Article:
summer wine touring: what you should be asking

I live in BC wine country, and I drink wine. That means I’m asked OODLES of questions about wine touring: when people should tour, where they should go, how they should deal with the hot-car syndrome…you name it, I’m asked it.

Like anyone, I have favourites and biases. Of course I’ll steer you where I know the product/people. That’s why you asked me instead of doing Le Google search. (or perhaps as well as)

This isn’t a suggested wine tour. This is a “what should I do when <insert random thing here> happens?” list. Because there are just some questions that don’t get asked but should – and some that are asked over and over again. That’s okay. It’s why I’m writing this.

So, here it is: Summer Wine Touring FAQ – what you didn’t know and/or think to ask (and really should).

La Frenz
Not every wine is always available for tasting. Show gratitude when a special bottle is poured – like this Semillon by La Frenz.

Will the hot trunk of my car be a good place to keep the wine I’m buying?

Goodness, no. There’s a reason it’s a tad chilly in tasting rooms / winery cellars / anywhere wine is stored – and it’s not because this is the Okanagan. TIP: take a cooler (or three) to keep bottles in while you schlep your way around in the heat. Buying a case? Pay, then politely ask the winery to keep it while you complete your route. (be sure to check on closing hours)

Awww, come on – do I really have to pay a tasting fee?

Yes, you do. Why? Because the winery pours dozens of bottles of wine a week in high season – and that’s not cheap. Some wineries ask for a donation to a charity of their choice. But if the winery chooses to charge a tasting fee, don’t bitch about it. Chances are they’ll waive it if you buy a bottle. This is not about getting your drunk on as cheaply as possible. Understand that it’s a business, and grow up.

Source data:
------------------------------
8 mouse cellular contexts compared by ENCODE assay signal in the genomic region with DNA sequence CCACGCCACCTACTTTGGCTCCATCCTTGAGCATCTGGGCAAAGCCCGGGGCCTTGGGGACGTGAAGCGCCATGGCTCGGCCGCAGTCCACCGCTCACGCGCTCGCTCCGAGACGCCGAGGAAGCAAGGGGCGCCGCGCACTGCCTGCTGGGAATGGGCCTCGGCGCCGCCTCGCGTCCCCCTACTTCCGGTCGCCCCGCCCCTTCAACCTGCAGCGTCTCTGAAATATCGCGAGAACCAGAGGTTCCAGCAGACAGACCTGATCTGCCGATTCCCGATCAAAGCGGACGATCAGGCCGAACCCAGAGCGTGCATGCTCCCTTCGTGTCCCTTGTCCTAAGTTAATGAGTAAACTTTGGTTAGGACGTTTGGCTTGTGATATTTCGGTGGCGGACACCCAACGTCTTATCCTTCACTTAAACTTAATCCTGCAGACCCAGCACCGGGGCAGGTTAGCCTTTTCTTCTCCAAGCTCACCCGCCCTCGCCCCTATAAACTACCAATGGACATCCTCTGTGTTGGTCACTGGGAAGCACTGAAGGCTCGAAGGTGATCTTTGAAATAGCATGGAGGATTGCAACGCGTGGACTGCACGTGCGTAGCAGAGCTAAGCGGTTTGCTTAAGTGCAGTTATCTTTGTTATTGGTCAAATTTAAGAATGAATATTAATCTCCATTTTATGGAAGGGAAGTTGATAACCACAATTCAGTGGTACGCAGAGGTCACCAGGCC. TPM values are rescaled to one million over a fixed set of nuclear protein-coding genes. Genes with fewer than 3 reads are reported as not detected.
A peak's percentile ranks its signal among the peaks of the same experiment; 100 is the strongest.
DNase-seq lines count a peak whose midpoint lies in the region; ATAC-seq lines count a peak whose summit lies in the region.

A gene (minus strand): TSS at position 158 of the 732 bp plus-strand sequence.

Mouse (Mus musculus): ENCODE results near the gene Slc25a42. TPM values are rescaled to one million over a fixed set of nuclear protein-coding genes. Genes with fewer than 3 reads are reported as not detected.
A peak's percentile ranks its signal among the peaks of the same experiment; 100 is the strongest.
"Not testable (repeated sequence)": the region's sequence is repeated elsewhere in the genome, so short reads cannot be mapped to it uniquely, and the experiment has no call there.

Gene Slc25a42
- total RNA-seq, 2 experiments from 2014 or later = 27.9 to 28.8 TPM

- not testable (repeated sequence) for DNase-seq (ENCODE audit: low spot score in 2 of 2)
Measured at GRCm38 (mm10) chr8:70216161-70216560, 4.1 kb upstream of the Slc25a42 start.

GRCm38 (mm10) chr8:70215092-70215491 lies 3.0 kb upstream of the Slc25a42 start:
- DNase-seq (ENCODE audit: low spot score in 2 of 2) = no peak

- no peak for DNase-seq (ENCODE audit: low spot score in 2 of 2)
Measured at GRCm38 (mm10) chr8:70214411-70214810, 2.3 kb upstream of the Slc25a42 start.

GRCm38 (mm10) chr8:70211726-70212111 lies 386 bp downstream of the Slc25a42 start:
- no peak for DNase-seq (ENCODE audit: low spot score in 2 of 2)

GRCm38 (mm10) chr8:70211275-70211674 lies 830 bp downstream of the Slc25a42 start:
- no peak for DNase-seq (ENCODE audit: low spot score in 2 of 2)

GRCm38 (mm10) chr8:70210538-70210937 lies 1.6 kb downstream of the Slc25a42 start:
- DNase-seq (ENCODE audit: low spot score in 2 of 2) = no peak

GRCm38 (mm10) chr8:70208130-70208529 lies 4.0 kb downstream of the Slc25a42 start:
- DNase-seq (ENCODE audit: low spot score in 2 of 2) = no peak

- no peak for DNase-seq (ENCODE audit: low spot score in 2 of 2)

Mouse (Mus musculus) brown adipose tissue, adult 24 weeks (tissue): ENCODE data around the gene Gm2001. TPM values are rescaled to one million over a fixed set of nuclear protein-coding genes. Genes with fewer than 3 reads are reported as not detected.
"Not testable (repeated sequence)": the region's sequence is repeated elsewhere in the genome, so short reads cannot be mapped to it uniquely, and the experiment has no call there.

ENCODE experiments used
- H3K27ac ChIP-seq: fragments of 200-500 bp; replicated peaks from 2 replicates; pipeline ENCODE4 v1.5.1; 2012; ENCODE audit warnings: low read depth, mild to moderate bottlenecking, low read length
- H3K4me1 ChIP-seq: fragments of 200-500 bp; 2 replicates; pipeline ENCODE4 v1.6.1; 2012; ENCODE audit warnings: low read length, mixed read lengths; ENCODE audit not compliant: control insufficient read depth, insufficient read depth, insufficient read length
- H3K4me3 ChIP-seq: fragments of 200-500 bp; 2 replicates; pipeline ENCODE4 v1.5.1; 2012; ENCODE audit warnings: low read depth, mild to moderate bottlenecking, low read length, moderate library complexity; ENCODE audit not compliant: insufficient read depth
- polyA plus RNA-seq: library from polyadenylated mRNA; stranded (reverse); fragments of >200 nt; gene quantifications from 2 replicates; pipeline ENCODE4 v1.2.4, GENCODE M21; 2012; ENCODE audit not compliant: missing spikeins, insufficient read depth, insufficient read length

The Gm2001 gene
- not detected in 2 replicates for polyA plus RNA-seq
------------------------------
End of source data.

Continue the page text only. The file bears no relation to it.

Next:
Should we bring our children with us?

Um, likely not. I’m sure in paying gigs I’ve mentioned that taking kids with you is okay, but wine touring is an adult experience. You’re probably on vacation. But I am, too. So if you must have the kidlets with you, make sure you’ve provided them with something interesting to do that doesn’t involve me. Not everyone thinks the apple of your eye is the most adorable thing ever.

Can we taste every wine that’s for sale?

Probably not, but if the winery does have every bottle open consider it a treat. Remember the point about the tasting fees? Yeah, that.

What if I wear perfume/cologne?

You’ll ruin the experience for yourself and those around you. This isn’t anything new. I get that there are people on their first wine tour, but for the love of Pete please Google “wine tasting etiquette” before you aroma-crash a tasting room.

Why can’t my kid sit on the tasting bar?

When I worked at a winery, this actually happened to me. I was pouring for a couple with two children and the father sat the 2-year-old on the tasting bar. You don’t want to know what happened next.

You’re wine touring. Have fun. But remember: you’re buying something that’s consumable, and you’re not doing it alone. Be mindful, and everything will be just ducky.

The tasting room at Township7 is also their cellar.

on BC wine (and why you should give a damn about it)

The Internet is a beautiful and scary thing.

From self-diagnosing mystery pains on WebMD to literary blogs shining a light on indie publishers, our virtual environment is chock-full of information for and from any perspective. Reddit (a forum I can’t bring myself to participate in for a variety of reasons) to Wiki-anything, it’s digital soapbox time for everyone from the professional to propagandist.

Because I’m writing this, I’m contributing to the noise. But, it’s for a good reason – as I’m sure everyone else believes of their inclination to do the blog-thing.

A few weeks ago, my beloved BC wine industry (participants, professionals, tourism, and such) was painted in a not-so-positive light under the guise of helping our region (really, the lawmakers) spring for wine law reform.

We blog for a variety of reasons: to have a voice when we can’t find a way to contribute our two cents in any other forum; to educate and inform from another opinion or perspective; to share and tell stories; <insert your own reason here>. Today, I’m using my blog platform for one reason: to help share some information that might have been missing (or misrepresented) in that not-so-positive post about BC wine and our “retarded” wine culture.

In no particular order, and intentionally designed with no links to the original post I’m addressing here (I won’t draw traffic to the scene of an accident – but go ahead and search for it on Google if you must), I present some observations, opinions, and facts as I know them as response.

  • Emerging wine regions might not always be “easy to get to” by some standards, but neither are some of the more established wine regions. As for Penticton (British Columbia), it has a regional airport (YYF) that connects to larger, international ports.